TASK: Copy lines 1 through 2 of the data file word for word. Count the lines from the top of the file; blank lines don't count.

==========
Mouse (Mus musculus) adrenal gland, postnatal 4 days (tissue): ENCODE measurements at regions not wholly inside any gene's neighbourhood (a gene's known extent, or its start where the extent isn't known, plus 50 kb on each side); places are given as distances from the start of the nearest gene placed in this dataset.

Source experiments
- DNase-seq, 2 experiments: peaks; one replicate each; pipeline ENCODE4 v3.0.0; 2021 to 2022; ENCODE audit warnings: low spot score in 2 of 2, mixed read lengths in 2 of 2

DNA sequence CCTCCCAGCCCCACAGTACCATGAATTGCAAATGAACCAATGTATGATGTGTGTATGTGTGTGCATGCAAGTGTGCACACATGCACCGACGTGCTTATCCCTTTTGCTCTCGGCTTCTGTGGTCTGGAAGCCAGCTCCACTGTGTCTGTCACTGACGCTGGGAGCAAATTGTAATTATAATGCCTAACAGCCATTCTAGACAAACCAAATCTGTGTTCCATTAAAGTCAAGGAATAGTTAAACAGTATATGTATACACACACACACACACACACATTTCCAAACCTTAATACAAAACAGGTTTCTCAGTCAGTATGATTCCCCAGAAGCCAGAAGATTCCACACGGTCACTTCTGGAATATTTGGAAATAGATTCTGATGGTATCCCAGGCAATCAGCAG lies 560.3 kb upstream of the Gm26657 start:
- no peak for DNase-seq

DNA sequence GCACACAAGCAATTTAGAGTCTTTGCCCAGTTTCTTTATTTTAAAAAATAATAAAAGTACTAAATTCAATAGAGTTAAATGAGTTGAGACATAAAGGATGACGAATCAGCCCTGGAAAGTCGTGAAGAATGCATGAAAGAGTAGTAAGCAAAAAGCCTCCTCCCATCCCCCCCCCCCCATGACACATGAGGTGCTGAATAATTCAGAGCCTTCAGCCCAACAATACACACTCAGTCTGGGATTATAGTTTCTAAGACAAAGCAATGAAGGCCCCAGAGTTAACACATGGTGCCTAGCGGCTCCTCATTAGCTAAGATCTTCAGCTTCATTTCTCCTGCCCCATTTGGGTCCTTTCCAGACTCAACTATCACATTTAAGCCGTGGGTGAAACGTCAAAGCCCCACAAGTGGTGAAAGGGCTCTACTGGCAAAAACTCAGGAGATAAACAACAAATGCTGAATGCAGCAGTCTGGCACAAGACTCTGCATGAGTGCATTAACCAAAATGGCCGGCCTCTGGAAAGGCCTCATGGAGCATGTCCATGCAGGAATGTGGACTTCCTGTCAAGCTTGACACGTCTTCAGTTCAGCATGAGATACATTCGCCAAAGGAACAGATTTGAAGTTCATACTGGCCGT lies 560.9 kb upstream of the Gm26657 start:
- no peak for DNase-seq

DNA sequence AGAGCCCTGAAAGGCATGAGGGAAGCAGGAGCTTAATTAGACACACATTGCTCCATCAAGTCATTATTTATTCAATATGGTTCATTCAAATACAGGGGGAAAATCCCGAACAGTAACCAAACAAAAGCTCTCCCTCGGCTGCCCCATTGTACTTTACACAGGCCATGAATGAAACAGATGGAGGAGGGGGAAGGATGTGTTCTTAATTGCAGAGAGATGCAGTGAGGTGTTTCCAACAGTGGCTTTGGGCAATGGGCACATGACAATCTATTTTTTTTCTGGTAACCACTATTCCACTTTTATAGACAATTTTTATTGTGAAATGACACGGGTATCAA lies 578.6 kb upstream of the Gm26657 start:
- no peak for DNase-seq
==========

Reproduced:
Mouse (Mus musculus) adrenal gland, postnatal 4 days (tissue): ENCODE measurements at regions not wholly inside any gene's neighbourhood (a gene's known extent, or its start where the extent isn't known, plus 50 kb on each side); places are given as distances from the start of the nearest gene placed in this dataset.

Source experiments